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At a glance, Aladdin is everything you’d ever want from a Disney movie. A story about love, magic, and a light-hearted genie, all amidst sparkling song and dance numbers of course, provides for an endearing tale familiar to Disney fans across the world. I, too, looked up to Jasmine as a kid. For her confidence, for her free-spirit, but mostly because she looked a lot like me. As I got older, that attachment would fade away. Aladdin is just a poor rendition of what a room of middle-aged white men think the Middle East looks like. Agrabah, the film’s fictional city, is painted as the center for heavily accented, money-grabbing street merchants. More than that, “It’s barbaric, but hey, it’s home!” the leading track of the movie says.
Regardless of its stereotypes, Aladdin still deals with a slew of other problems. Jasmine, the main female character (and the only female character with more than three lines of dialogue for that matter) is overtly sexualized over the course of the entire movie. While the women commoners in Agrabah are clad in hijabs and modest clothing, fitting for this supposed region of the Middle East, Jasmine severely lacks any indications of culture in her physical appearance. Disney being Disney, Jasmine and Aladdin are very obviously light-skinned, which doesn’t sit well when you place the light-skinned protagonists next to the darker-skinned villain of the movie, Jafar. Simply put, Aladdin exists as a lame excuse for xenophobia, racial microaggressions, and sexualization. You’d think that after the host of issues this movie carries, its cast would make up for it. Alas, you’ll be disappointed to hear that Aladdin, a movie Disney paraded for its representation and take on a non-white narrative, had a cast devoid a single Arab or South Asian actor.
Picture Source: IMDb
I really wanted Mulan to be good. The PG-13 rating and relatively action-heavy trailers gave me hope that it could explore the source material with some grit and depth, becoming not just a good remake but a good movie in its own right. Yet in attempting to be more inoffensive than its animated counterpart, Mulan became yet another sterile, unremarkable product of the Disney assembly line that, like the animated film, still managed to be disliked by the Chinese audiences that the company was attempting to court. As is inevitable when an American company attempts to tell foreign tales with inconsistent diversity and representation within its own ranks, the film suffered from being an inauthentic adaptation that, even with the efforts of its writers and crew, struggled to stay true to the original tale. And the film trivialized certain elements of Chinese culture in the process: the concept of qi, a key part of Chinese philosophy, was only vaguely explained and was used as a crutch to essentially strip Mulan of weaknesses or adversities, hindering her character development and make some of her victories feel vapid and unearned.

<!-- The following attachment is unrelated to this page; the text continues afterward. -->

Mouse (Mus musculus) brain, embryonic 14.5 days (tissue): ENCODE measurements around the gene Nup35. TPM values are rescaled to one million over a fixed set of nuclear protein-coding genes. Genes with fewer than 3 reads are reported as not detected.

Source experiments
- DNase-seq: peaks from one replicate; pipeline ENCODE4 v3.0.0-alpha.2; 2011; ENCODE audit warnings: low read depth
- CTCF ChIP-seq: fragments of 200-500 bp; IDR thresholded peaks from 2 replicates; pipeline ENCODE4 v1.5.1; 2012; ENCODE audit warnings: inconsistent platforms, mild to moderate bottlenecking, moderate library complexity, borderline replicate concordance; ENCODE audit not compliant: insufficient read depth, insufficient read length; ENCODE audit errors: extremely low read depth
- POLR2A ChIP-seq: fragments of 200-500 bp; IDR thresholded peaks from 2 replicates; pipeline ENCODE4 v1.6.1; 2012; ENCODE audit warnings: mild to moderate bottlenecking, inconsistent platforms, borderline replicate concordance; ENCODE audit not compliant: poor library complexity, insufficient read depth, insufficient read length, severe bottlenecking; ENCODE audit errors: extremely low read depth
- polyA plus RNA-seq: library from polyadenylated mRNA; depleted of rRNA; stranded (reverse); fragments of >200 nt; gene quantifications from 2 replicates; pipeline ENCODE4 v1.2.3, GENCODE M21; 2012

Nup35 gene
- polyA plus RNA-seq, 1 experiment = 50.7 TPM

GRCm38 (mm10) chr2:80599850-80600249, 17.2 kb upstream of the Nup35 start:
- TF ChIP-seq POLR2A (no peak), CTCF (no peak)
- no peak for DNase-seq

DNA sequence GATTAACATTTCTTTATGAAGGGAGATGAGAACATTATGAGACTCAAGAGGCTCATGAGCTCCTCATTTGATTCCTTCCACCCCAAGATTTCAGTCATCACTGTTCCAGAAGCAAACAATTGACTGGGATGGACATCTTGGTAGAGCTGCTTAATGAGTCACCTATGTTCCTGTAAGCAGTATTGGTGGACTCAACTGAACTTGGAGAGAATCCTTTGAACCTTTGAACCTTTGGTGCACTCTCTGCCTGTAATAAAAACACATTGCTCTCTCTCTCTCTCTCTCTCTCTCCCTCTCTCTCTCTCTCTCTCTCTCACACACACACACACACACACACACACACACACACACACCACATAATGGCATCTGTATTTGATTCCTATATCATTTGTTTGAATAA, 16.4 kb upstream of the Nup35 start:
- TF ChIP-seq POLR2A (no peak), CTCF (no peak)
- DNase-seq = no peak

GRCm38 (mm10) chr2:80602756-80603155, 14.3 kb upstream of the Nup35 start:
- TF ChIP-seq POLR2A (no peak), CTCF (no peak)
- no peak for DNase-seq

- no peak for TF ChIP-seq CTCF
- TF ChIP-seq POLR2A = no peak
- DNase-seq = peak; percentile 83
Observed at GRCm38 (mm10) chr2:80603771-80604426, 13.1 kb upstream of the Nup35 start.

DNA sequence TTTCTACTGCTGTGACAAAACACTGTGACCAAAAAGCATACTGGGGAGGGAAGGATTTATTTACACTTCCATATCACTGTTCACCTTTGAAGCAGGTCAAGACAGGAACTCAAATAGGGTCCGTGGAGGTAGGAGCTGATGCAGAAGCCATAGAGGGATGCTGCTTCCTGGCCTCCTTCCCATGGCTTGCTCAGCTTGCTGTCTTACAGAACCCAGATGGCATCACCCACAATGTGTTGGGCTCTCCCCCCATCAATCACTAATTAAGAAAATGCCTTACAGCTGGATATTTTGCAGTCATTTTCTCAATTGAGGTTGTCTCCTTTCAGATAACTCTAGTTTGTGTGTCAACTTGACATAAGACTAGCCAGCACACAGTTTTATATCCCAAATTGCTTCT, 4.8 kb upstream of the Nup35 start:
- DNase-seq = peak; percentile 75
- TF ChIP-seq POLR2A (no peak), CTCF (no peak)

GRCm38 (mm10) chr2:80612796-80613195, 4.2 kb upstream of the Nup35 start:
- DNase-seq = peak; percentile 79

However, a film that was unremarkable in its quality ended up becoming remarkable (in the wrong way) for the behind-the-scenes controversies that will likely define its legacy. Yiu Lifei, who played the title character, sparked some outrage after publicly announcing her support for the Hong Kong police in 2019 amid ongoing protests in that area. Then, when the actual film came out, eagle-eyed viewers spotted acknowledgements in the credits that thanked various government entities that worked in and around the Chinese region of Xinjiang, whose Uyghur people have been kept in internment camps as part of what other nations have declared to be a genocide. Both of these have inspired boycotts against the film, yet regardless of one’s stances on either the Hong Kong protests or the internment of Uyghur people, the controversies associated with Mulan highlight the sometimes unpleasant intersections between art as a form of escapism, art as a form of preserving traditions and cultures, and the difficult realities of our world. For all of Disney’s attempts to appeal to diverse audiences and spotlight various cultures, its record in dealing with this intersection is still very hit-or-miss, and it’s on audiences to understand the ideas and work that are involved in the entertainment that they consume.